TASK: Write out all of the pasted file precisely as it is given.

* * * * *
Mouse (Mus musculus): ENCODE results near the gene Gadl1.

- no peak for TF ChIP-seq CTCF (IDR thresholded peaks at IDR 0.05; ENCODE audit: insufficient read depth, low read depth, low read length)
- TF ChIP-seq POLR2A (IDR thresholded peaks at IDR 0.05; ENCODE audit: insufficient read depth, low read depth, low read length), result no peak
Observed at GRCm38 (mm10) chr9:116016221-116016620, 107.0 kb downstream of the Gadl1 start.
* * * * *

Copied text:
Mouse (Mus musculus): ENCODE results near the gene Gadl1.

- no peak for TF ChIP-seq CTCF (IDR thresholded peaks at IDR 0.05; ENCODE audit: insufficient read depth, low read depth, low read length)
- TF ChIP-seq POLR2A (IDR thresholded peaks at IDR 0.05; ENCODE audit: insufficient read depth, low read depth, low read length), result no peak
Observed at GRCm38 (mm10) chr9:116016221-116016620, 107.0 kb downstream of the Gadl1 start.